A leading LCD panel company, which has several plants across the world including manufacturing plants and module assembly plants, needed to sustain competitive advantages in the technology intensive and capital intensive industry. To this end, the company invested tremendous capital in building next-generation plants.

Its production equipment is extremely expensive and requires three-shift engineers for full-time operation. Two engineers are involved in handling the control system for individual equipment; one in Fab clean room doing field operation and the other one in the control room doing remote monitoring. The company, by using traditional KVM extenders and Fiber extenders, met the following challenges:

(1) can’t use existing CAT5e/6 cabling and the TCP/IP network; (2) supervisors can’t remotely access data over the network; (3) no priority control of remote and local operations; (4) product and installation are costly; (5) minimize space requirements and maximize personnel efficiency; (6) GUI is not Web-based and has limited functionality.

Seeking an Over-IP KVM solution to increase the productivity, manageability and safety, the company deployed a control unit that provides “over-IP” capability to KVM that does not have built in over-IP functionality. It allows operators to monitor and access their computers from remote locations using a browser-based Windows Client or Java Applet, or with AP Windows and Java application programs.

So far, the company has realized many benefits including:

  • Reduced Cost
    • Reduce the number of engineers in control room to save labor-cost and lower the installation cost by using the CAT5e/6 cables for connection.
  • Enhanced Manageability
    • Supervisors can remotely access over the network to enhance manageability.
  • Ease of Installation
    • Use the plant TCP/IP Ethernet network to ease installation.
  • Increased Productivity
    • One remote engineer can open four browsers to monitor four control systems in one display by using web-based GUI.
  • Speedier up new production line set-up
    • Experienced engineer can be moved to the new plant for new production lines set up.
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We have all experienced an incident where we have visited a website for a specific purpose, only to find ourselves wandering aimlessly. This just goes to show the importance of ensuring that your own website is built to avoid customer frustration or confusion.

A recent study regarding user experiences online found that most websites are not doing their job, with only three percent of 1500 websites studied making the grade. So how does a website create a positive user experience, regardless of size or industry?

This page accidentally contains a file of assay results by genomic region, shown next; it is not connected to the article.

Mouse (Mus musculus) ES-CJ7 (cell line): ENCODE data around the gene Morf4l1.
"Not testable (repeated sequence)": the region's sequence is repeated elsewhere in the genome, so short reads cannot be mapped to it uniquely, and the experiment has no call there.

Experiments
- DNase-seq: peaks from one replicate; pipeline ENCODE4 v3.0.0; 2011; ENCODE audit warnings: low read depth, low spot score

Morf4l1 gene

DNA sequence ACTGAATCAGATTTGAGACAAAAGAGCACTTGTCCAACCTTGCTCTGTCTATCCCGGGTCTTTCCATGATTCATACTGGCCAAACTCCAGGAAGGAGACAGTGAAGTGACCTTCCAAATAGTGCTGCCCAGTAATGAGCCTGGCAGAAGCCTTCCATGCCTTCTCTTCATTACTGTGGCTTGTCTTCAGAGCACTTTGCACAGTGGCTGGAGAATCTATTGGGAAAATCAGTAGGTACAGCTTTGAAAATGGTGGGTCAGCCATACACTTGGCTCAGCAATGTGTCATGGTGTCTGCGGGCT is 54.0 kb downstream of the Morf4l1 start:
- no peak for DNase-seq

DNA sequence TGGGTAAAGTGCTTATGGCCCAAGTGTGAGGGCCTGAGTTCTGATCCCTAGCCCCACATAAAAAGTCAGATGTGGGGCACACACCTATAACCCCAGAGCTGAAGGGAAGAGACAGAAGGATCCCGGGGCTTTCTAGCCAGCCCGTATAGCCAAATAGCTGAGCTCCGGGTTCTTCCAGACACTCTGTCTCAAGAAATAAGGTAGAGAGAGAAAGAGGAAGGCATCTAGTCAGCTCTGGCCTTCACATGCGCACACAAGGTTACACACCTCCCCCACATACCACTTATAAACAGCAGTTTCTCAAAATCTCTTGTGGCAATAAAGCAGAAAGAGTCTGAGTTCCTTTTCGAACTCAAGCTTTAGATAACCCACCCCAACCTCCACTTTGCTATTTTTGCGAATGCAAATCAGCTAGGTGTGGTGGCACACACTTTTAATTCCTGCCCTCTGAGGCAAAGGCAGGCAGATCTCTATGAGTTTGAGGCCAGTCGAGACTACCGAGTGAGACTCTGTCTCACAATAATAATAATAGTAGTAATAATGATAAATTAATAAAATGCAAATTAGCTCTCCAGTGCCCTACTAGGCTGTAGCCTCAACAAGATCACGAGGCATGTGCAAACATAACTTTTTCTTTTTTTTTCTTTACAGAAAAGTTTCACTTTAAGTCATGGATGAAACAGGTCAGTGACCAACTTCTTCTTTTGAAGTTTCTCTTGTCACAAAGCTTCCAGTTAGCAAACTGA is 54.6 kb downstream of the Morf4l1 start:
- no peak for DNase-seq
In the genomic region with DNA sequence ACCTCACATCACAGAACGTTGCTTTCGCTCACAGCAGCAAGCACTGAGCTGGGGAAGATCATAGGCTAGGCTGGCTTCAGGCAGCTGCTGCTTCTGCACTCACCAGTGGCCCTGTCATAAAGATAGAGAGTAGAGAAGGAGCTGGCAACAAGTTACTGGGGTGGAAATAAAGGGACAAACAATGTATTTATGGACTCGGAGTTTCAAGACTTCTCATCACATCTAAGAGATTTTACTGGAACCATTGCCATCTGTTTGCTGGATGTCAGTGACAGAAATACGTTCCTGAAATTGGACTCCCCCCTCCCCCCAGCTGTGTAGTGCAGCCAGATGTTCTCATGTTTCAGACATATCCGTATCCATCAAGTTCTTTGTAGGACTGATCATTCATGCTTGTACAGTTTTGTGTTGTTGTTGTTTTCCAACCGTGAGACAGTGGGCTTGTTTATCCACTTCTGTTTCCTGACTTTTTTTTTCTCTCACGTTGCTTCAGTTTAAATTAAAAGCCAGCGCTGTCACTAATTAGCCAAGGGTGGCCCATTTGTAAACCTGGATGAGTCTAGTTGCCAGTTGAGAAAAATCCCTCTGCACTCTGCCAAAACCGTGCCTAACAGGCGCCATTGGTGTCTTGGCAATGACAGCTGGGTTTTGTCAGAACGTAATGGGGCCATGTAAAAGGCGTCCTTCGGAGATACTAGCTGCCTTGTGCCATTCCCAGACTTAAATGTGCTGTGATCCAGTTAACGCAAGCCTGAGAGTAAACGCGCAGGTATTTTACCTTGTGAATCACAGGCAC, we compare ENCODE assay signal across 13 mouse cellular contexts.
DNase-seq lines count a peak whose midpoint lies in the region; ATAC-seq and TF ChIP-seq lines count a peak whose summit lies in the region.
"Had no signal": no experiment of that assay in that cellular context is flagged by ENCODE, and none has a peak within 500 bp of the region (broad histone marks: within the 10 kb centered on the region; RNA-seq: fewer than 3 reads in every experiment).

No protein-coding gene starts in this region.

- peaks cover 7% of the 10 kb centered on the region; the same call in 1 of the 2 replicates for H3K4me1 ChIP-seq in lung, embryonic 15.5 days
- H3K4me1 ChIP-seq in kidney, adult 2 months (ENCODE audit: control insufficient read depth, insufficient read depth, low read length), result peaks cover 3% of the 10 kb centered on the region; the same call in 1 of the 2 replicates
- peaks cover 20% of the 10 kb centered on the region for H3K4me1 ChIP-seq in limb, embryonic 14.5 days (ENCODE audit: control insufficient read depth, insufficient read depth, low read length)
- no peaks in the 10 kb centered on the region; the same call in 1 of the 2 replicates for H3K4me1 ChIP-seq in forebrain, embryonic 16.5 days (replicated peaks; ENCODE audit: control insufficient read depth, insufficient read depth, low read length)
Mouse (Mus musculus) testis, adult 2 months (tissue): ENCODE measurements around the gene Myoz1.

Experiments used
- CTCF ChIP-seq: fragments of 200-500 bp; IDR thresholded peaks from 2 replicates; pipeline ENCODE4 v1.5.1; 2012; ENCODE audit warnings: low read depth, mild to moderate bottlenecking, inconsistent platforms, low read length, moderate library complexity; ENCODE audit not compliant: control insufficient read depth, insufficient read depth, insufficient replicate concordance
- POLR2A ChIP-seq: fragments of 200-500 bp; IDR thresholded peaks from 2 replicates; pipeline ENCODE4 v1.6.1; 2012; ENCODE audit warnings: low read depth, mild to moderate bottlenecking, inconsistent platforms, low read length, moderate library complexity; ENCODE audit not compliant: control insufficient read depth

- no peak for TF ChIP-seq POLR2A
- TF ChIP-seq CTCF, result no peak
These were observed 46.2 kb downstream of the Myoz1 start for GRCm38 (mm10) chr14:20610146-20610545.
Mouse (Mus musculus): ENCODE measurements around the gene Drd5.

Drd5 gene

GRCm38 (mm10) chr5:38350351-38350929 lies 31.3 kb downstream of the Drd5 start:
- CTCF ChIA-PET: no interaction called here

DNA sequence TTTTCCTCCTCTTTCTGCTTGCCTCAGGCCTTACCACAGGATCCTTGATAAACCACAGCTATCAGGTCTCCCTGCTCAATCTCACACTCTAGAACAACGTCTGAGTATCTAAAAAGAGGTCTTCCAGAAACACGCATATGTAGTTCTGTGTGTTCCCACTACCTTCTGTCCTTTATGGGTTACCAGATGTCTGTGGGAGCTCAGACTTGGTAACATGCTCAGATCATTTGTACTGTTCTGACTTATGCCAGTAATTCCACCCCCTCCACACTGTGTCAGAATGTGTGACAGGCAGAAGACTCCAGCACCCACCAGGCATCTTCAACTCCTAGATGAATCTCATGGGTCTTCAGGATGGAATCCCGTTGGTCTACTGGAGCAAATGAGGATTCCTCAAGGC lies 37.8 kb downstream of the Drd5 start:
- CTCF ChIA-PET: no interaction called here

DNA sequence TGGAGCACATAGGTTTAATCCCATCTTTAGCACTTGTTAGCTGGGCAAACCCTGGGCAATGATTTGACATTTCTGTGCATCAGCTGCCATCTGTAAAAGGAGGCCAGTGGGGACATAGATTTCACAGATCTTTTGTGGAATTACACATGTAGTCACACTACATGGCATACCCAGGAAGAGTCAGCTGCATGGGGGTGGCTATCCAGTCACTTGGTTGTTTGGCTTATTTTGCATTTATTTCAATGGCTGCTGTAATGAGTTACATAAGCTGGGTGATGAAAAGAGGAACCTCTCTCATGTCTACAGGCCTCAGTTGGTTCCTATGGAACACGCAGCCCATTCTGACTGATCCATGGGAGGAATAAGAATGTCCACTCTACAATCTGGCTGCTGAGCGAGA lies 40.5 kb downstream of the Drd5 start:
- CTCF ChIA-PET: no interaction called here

There are four ways.

Establish Trust 

To establish trust with users, a company needs to focus on sharing its privacy policies with its users, as well as invest in proper security measures to protect users and their information.

The more transparent a company is, particularly with respect to its online presence, the better the likelihood of gaining the trust of its customers and clients.

Create Good Navigation

If users cannot find what they are looking for on your website, their visit was an absolute waste of time.

Websites should offer clear and simple navigation, paying close attention to the steps necessary to complete every possible action.

Focus on Presentation and Design

We are currently in the age of using video and images to push a product or service. Websites that are too text heavy can take a toll on the attention span.

Use appropriate images to break up text and offer video as much as possible.

Also remember the importance of mobile compatibility because it seems that, these days, online search using mobile devises is on the rise.

Don’t Forget About Your Goals

Always go back to your original corporate strategy.

It is important for businesses to eliminate any superfluous information and, instead, underscore the company’s true strategic advantage.

Copyright 2012 dzine it, Inc. All rights reserved. This material may not be published, broadcast, rewritten or redistributed.

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With increasing demand for multimedia-based exams, a local university, after establishing an IDC (Internet Data Center) on its new campus, needed professional A/V solutions to meet the following requirements:

  • Deliver exam questions from two computers in the IDC to four classrooms – each classroom has two screens to display the questions
  • Transmit A/V signals over long distance – the IDC is located away from the classrooms
  • Support multiple exam question mode delivery – such as both audio and video, video only, or audio only
  • Work seamlessly with the existing IT environment control system in the IDC

For the university, the solution was a media matrix solution which consisted of an eight-port A/V matrix switch and an A/V Over CAT5 extender. After the deployment, the university noticed the following benefits:

Multimedia exams can be conducted more efficiently – different exam questions can be delivered to multiple classrooms and displayed on two screens in each classroom with the use of the existing video splitter

  • A/V signals can be seamlessly delivered from IDC to the classrooms – the solution permits HD video signals to be transmitted over distances of up to 300 meters
  • Satisfy the demands for all kinds of multimedia exam questions – new A/V solution allows independent switching of all audio and video sources

 

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